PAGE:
What cognitive and social forces shape language change?
Doing Computational Evolutionary Linguistics: One goal is to explore possible mechanisms of language evolution and change, toward a common framework that explains language evolution and development.
We simulate language evolution/change with computer simulations (in silico sims), as well as with human learners engaged in evolutionary language games (in vivo sims).
We concur with recent theoretical positions that see language structures as optimized for the cognitive processes that subserve them. Then, perhaps, the language faculty adapted to pre existing cognitive functions. Over time languages of the world may have evolved to become more learnable by the brain.
Find out more about language evolution projects here.
What are the developmental origins of grammar?
In the first years of life infants develop fundamental cognitive and linguistic abilities that form the basis for future learning, schooling, and socializing.
Cascading effects starting early in infancy can percolate from language skills to educational levels. Thus, understanding basic mechanisms and environmental conditions affecting infant learning deserves attention and appropriate research.
Of particular importance are the developmental changes that take place in the first years of life and assist the discovery of structural linguistic units (such as words and phrases), and their correct ordering (e.g., the cat versus *cat the).
At LEAP we study infants’ abilities to implicitly detect relations in sequences of speech sounds, and relate these abilities to language abilities. Languages contain many probabilistic regularities (for example, a listener who hears English the can predict that a word referring to a thing will occur after it), so sensitivity to statistical structure in the input can play an important role in mastering language.
We explore the possibility that brain mechanisms are attuned to the statistical properties of a given natural language to optimally support the identification of structural linguistic units early on,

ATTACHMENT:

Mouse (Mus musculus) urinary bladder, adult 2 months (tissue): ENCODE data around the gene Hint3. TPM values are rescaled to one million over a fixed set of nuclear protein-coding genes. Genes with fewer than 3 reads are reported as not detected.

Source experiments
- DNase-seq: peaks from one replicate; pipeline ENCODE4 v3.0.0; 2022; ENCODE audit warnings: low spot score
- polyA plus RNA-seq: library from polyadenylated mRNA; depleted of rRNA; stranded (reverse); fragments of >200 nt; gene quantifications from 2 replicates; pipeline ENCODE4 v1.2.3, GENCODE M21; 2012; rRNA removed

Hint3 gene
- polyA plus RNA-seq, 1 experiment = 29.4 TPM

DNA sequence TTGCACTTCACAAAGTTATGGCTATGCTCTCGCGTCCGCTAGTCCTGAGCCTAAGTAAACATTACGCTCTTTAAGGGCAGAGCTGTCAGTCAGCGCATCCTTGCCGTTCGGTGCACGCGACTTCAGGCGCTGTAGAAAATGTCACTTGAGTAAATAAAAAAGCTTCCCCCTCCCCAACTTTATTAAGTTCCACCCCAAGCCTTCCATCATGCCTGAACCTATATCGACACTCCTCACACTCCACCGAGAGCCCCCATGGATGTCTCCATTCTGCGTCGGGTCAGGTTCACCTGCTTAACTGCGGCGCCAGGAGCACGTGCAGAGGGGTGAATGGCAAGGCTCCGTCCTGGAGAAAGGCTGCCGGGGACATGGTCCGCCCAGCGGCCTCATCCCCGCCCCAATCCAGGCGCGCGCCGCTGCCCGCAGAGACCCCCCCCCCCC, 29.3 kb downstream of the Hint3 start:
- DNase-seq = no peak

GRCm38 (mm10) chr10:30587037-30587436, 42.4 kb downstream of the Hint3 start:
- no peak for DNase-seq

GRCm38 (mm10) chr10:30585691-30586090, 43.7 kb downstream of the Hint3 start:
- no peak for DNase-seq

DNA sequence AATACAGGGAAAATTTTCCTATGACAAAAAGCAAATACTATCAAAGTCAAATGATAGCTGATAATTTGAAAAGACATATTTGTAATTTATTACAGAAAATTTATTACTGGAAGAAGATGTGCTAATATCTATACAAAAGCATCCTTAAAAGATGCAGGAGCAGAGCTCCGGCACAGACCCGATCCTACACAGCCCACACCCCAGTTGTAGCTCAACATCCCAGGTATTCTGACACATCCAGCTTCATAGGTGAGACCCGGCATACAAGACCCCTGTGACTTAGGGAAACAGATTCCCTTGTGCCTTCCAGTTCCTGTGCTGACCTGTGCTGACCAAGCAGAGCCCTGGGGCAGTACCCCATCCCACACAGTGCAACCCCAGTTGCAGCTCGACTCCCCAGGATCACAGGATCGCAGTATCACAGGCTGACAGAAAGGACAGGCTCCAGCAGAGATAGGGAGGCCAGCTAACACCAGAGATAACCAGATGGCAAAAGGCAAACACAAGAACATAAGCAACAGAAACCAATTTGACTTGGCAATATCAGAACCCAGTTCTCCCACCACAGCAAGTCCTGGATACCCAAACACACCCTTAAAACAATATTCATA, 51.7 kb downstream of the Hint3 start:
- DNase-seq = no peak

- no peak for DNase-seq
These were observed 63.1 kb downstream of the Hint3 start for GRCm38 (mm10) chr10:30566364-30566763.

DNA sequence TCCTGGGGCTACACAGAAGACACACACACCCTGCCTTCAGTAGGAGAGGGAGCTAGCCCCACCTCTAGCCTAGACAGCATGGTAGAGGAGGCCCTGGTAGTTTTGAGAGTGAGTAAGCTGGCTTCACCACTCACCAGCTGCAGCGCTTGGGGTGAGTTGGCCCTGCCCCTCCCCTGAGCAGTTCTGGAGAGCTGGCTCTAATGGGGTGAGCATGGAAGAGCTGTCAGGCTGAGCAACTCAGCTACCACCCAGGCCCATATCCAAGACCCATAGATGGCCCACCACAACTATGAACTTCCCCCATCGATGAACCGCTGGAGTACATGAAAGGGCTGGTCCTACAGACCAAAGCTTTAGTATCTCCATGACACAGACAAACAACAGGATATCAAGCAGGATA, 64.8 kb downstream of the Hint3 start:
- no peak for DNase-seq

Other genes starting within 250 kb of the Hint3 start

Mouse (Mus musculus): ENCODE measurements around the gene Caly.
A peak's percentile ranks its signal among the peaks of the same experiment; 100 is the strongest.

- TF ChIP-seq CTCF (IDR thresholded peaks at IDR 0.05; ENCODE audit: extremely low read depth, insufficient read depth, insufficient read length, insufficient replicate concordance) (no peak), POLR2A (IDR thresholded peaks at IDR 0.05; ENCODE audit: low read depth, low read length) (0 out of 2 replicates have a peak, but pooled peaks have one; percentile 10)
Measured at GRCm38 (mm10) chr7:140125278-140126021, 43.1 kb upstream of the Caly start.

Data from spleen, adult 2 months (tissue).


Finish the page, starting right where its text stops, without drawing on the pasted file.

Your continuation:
accounting for fast discovery of syntactic aspects of language in preverbal children acquiring one or more languages.
Find out more about language acquisition projects here.
Old dogs learn new tricks: how can we retrain the adult brain?
We learn as children and we continue learning as adults. Throughout our lives, the brain shows a remarkable cognitive reserve for the ability to learn. Yet adults learn from the environment in ways that often differ from children. At LEAP we ask how such differences affect the nature of what they learn.
The traditional explanation for differences in first versus second language learning is that children lose some fundamental abilities as they grow. In our lab, we take a different approach: we see L2 learning difficulties as a natural consequence of adult gains in cognitive capacities and knowledge that optimize learning for the first language, and not as a loss of learning abilities.
For example, adult learners possess rich prior knowledge about the types of cues that are informative in their first languages, and this may support learning a second language when the cues are similar between languages, but not when they do not overlap. We call this “the effect of learning on learning”.
We focus on how experience shapes adult plasticity and differences between child and adult learning.
- Experience-dependence cognitive training
- Behavioral and EEG/ERP methods
Find out more about language plasticity projects here.